What Is The West Nile Virus (WNV)?

West Nile virus (WNV) The disease is transmitted through the bite of an infected mosquito. Being bitten by an infected mosquito will not necessarily make you sick, as most people infected with WNV have no symptoms or have mild disease. Fortunately, most people bitten by infected mosquitoes do not show symptoms or have a mild illness. Most people infected with mosquito-borne A virus have no or only mild signs or symptoms, such as fever and mild headache.

West Nile virus is one of several mosquito-borne viruses in the United States that can infect humans. West Nile virus (WNV), a mosquito-borne disease, first appeared in the Western Hemisphere in 1999 in the New York area and has since spread to the United States. WNV is transmitted to humans through the bites of infected mosquitoes, mainly Culex species commonly found in residential areas. West Nile virus infection occurs when a person is bitten by an infected mosquito, and the virus enters the person’s bloodstream, replicates, and spreads to other parts of the body.


WNV can cause illness and even death in humans. Mosquitoes can then transmit the virus to humans and other animals. Mosquitoes bite infected birds first, then people or other animals. Mosquitoes become infected when they feed on infected birds, and the virus circulates in the blood of infected birds for days.

During a subsequent meal (with mosquito bites), the virus can enter the body of humans and animals, where it can multiply and cause disease. When an infected mosquito bites an animal or human (host), the mosquito-borne virus enters the host’s bloodstream, where it can cause serious illness. West Nile Virus Transmission Cycle Open Popup Dialog Close West Nile Virus Transmission Cycle When a mosquito bites an infected bird, the virus enters the mosquito’s bloodstream and eventually travels to the salivary glands. Overview A mosquito bite can turn into something much more serious if it infects you with West Nile virus (sometimes called WNV).

WNV infection is asymptomatic in about 80% of infected people, or can cause West Nile fever or severe West Nile disease. A severe infection usually occurs 5 to 15 days after infection and can cause a rapid high fever and pain in the head and body. Some symptoms, such as fatigue, may persist for months after the initial infection. About 20 percent of infected people experience mild flu-like symptoms, such as fever, fatigue, and muscle aches.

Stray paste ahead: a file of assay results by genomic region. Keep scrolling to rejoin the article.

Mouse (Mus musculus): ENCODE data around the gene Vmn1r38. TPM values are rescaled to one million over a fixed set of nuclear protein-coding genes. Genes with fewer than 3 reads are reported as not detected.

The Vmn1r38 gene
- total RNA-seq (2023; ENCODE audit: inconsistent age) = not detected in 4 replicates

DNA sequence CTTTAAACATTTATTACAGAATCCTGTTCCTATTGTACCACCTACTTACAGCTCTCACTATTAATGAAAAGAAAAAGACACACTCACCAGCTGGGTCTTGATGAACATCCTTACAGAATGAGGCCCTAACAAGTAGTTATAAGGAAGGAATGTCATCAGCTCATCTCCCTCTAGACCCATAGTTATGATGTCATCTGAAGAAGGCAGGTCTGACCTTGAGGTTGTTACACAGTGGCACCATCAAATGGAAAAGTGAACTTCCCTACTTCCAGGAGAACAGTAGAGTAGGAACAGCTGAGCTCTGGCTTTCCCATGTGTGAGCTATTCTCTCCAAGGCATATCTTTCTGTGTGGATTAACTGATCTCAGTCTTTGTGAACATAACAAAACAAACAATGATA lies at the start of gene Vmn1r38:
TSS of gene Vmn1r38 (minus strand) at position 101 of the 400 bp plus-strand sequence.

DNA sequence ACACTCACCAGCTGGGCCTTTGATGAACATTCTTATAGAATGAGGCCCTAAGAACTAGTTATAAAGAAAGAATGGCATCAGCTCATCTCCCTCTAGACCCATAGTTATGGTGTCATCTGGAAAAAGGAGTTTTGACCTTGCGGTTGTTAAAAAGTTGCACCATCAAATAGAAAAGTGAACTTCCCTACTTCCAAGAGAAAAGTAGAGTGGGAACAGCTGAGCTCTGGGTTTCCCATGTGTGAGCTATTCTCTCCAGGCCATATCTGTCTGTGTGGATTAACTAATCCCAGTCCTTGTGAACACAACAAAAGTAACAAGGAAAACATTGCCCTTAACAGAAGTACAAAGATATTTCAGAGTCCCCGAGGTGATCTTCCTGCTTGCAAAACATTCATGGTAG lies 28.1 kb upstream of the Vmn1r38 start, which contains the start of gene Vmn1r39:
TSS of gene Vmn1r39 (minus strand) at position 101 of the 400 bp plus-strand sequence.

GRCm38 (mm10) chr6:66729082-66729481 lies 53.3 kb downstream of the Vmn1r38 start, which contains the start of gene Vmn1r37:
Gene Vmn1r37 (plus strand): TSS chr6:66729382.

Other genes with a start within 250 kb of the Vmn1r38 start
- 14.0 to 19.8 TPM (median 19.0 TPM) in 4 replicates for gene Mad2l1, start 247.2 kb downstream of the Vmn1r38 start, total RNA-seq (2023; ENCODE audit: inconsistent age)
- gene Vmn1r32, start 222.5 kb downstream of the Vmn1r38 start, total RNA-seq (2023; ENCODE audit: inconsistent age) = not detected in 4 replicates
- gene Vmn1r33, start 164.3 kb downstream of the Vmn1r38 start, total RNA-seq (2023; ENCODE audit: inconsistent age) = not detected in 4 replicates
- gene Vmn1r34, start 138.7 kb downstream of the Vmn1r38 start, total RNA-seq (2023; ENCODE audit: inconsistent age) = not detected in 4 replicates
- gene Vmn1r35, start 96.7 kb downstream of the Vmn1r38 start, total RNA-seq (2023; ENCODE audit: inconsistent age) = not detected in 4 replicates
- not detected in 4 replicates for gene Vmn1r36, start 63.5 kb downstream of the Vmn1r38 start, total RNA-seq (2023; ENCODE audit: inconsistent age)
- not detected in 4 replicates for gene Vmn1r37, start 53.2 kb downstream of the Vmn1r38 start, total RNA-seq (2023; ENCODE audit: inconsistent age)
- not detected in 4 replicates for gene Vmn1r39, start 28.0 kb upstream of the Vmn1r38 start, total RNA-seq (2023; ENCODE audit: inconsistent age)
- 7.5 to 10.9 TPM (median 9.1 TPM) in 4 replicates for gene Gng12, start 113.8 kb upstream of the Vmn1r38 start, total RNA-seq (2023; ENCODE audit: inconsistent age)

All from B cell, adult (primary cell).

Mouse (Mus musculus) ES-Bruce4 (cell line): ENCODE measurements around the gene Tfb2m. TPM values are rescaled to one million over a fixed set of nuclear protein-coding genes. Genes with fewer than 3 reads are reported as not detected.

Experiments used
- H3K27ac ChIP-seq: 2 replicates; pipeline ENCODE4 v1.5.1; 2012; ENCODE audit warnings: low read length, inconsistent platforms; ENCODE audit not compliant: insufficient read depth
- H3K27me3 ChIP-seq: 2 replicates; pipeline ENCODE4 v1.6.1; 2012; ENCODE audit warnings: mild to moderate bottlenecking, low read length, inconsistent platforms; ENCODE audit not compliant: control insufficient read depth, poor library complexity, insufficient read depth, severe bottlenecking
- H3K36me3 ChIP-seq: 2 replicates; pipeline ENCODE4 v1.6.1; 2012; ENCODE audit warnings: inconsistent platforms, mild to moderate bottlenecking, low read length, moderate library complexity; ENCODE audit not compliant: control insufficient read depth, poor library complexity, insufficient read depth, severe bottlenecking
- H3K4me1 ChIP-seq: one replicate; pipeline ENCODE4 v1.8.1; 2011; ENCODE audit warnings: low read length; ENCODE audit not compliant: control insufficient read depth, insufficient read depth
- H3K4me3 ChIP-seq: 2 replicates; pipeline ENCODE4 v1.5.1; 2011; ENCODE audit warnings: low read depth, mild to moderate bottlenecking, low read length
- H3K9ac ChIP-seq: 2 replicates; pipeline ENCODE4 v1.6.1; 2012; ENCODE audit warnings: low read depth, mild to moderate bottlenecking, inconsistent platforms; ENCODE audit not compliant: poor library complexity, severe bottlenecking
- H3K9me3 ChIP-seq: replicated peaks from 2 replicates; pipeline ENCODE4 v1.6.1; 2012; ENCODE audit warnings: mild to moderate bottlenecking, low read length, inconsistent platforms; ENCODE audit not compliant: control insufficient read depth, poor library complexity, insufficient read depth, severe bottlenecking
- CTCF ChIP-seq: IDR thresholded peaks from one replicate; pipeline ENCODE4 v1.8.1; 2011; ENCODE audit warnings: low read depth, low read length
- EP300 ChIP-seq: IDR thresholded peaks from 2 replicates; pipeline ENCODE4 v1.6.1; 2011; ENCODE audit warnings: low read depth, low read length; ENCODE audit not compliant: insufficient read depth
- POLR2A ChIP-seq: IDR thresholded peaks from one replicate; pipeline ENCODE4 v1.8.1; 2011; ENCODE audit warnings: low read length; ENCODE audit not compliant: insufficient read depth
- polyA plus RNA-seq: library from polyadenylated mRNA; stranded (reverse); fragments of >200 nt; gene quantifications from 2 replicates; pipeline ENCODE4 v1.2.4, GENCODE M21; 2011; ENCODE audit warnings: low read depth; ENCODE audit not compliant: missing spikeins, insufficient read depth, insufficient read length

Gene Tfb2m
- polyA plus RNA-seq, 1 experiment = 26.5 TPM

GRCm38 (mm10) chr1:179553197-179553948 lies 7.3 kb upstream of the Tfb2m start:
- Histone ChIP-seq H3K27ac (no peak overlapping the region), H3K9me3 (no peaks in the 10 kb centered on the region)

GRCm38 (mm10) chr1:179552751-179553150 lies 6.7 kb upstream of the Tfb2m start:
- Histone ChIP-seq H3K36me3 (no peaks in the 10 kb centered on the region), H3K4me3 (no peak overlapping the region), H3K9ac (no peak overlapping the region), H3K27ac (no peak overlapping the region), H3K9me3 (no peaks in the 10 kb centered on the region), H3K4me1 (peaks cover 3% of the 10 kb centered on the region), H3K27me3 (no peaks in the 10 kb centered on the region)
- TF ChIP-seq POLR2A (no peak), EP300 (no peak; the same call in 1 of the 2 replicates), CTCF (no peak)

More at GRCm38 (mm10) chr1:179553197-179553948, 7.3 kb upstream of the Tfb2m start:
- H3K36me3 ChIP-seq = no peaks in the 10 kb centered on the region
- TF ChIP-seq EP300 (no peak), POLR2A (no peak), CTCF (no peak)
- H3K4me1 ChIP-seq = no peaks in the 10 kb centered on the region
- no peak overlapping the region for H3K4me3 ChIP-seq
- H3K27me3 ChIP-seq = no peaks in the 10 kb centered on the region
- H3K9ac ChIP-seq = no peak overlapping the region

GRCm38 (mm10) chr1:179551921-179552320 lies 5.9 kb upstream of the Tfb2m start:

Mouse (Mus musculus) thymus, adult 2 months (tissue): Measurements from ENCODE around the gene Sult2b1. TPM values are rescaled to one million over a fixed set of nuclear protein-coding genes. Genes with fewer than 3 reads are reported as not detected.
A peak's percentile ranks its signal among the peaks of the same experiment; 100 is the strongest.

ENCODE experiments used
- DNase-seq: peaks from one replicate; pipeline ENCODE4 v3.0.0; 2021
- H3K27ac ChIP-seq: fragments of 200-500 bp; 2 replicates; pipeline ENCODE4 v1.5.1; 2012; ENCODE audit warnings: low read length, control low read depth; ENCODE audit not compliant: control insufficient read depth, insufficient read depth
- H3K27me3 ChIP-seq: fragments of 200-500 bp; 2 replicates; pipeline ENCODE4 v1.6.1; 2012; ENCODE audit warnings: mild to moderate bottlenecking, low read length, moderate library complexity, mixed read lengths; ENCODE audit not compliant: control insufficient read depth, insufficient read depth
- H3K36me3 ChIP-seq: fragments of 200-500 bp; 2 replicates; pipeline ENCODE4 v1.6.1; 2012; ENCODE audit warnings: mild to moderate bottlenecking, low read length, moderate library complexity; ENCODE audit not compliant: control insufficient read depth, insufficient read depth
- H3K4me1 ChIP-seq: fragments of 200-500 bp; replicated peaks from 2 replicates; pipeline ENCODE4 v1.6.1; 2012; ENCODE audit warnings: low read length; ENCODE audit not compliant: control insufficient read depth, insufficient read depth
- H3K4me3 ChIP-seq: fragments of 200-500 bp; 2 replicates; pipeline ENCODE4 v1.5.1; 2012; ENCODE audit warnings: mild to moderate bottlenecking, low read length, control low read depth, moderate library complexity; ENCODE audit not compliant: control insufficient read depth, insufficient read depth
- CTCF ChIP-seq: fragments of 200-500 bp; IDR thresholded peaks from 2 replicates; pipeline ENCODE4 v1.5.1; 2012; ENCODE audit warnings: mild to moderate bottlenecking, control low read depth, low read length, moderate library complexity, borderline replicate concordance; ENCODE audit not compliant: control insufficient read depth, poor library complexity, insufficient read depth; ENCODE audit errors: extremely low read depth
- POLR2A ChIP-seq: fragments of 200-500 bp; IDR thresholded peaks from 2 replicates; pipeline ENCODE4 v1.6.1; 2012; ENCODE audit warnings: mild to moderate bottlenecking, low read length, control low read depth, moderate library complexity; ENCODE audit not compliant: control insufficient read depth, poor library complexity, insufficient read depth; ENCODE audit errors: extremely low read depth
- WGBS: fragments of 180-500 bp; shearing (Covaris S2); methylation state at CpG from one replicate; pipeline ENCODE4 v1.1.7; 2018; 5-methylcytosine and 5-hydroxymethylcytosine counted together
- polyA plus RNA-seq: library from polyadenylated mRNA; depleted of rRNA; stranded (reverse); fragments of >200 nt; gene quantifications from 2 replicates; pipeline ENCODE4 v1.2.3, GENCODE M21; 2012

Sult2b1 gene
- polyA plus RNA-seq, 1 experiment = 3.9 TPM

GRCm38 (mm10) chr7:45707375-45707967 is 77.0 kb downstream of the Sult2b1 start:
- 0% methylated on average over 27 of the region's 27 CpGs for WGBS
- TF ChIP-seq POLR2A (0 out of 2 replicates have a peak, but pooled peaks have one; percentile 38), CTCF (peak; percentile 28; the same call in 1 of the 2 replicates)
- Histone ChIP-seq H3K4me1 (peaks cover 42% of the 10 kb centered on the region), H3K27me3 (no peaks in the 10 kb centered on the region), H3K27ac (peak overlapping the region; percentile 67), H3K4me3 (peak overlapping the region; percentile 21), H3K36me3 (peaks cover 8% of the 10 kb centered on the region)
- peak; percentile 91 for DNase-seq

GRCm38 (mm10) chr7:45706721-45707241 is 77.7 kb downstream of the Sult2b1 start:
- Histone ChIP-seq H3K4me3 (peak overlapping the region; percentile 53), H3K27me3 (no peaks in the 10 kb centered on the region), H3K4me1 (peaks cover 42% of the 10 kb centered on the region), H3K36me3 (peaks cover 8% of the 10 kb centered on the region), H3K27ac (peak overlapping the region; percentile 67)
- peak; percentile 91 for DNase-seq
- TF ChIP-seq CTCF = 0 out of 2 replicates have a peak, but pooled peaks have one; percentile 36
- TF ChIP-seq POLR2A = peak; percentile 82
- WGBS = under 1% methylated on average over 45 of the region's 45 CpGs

About 20% of infected people develop some fever symptoms, such as headache, vomiting and diarrhea. About one in five infected people will become ill within 2 to 14 days, with symptoms such as fever, headache, joint pain, muscle pain, and sometimes nausea and vomiting. An estimated 20 percent of those infected show milder symptoms, including fever, headache and body aches, nausea (a nauseous feeling in the stomach), and sometimes a rash and swollen lymph nodes. In very rare cases (less than 1%), the infection can lead to serious complications.

Symptoms of encephalitis or meningitis usually appear 3 to 6 days after infection, but can appear as early as 1 day or as long as 15 days after infection. Doctors can treat symptoms of encephalitis in hospitalized patients. If a person has signs of encephalitis, including high fever, severe headache, possible muscle weakness, and confusion, they should seek medical attention as soon as possible.

Seek immediate medical attention if symptoms of meningitis or encephalitis develop. Symptoms of a serious infection (West Nile encephalitis or meningitis) may include headache, high fever, neck stiffness, muscle weakness, coma, confusion, tremors, seizures, paralysis, and coma. In some people, especially those over the age of 50, WNV can cause serious illnesses, including encephalitis (inflammation of the brain) or meningitis (inflammation of the membranes that cover the brain and spinal cord).


The virus may have been introduced into the United States by an infected bird that was imported or migrated from a country where the virus is prevalent. Yes, WNV has been found every year since 1999 in mosquitoes, horses, wild birds and humans. WNV is introduced into Europe by migratory birds traveling from sub-Saharan Africa, North Africa or the Middle East and wintering with mosquitoes, and wintering with native bird species in Europe cannot be ruled out.

The main reservoir of West Nile virus is birds, so the virus stays in the bird-mosquito-bird cycle. WNV has been demonstrated in a large number of mosquito species, but the bird-feeding Culex species, including Culex pipiens, C. restuans, C. salinarius, C. quinquefasciatus, C. nigripalpus, C. erraticus, are the most important for virus transmission Species.

The virus is commonly spread among mosquitoes and birds in Africa and Europe. Birds are able to release WNV in high titers through oral and cloacal secretions and are directly transmitted between some bird species (e.g. Aedes albopictus and Aedes albopictus (Ochlerotatus). Detritus is also effective under laboratory conditions.


The mosquito-borne virus emerged in the United States in the summer of 1999 and has since been reported in every state except Hawaii and Alaska and Canada. West Nile fever was first identified in Uganda in 1937 and spread to many other parts of the world in the second half of the 20th century.

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